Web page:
GRAND ISLAND, Neb. (AP) — A Nebraska commission will consider approving a race track’s request to allow wagering on historical horse races, even as the state attorney general challenges its legality.
The Nebraska Racing Commission this week revisited a request from Fonner Park in Grand Island to allow historical horse racing, which allows gamblers to bet on previously run races, though the identities of horses and riders are changed.
The five-member commission originally approved the request in October, but it rescinded that decision Wednesday following concerns from Nebraska Attorney General Doug Peterson.
Peterson said the commission’s original decision was made during a meeting that violated open-meeting rules. He said the commission also doesn’t have the legal authority to approve the betting machines because it’s a new form of gambling.
In 2012, then-Gov. Dave Heineman vetoed a bill that would’ve allowed betting on historical horse races. Another move to put the issue before voters in 2014 was blocked by the state Supreme Court.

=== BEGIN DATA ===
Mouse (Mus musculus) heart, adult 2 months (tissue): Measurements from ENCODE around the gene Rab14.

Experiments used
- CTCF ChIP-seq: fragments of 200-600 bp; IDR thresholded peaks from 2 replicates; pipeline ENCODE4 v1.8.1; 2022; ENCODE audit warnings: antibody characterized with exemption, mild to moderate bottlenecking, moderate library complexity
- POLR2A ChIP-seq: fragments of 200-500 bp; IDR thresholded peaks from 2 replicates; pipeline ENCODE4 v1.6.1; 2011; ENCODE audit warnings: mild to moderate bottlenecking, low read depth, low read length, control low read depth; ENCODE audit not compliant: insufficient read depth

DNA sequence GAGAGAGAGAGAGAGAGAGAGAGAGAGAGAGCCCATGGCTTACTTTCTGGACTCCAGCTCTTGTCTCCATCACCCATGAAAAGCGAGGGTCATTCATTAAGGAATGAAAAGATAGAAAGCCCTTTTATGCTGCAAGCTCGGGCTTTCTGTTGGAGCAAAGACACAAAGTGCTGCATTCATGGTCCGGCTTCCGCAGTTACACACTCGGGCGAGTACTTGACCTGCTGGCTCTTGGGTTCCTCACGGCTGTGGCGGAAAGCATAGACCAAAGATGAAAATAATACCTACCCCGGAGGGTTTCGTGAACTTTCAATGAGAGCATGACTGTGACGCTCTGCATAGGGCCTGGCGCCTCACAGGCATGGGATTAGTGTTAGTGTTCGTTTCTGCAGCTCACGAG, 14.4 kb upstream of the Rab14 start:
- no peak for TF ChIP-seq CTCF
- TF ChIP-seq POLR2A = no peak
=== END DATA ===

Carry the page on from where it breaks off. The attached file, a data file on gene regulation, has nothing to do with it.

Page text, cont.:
“As much as the commission wants to approve historic horse racing, it cannot,” said Assistant Attorney General Laura Nigro. “That must be decided by the Legislature or the people of Nebraska.”
Nigro said the attorney general’s office won’t defend the commission if it approves the betting and runs into legal issues.
The commission also heard testimony on the issue this week. Fonner Park officials and horse racing advocates said offering historical horse racing is a way for the industry to adapt, draw more interest and promote horse racing tracks.
Commission Chairman Dennis Lee said the board will take public comments on the issue until Feb. 1. The commission’s decision will be announced in the next few months.
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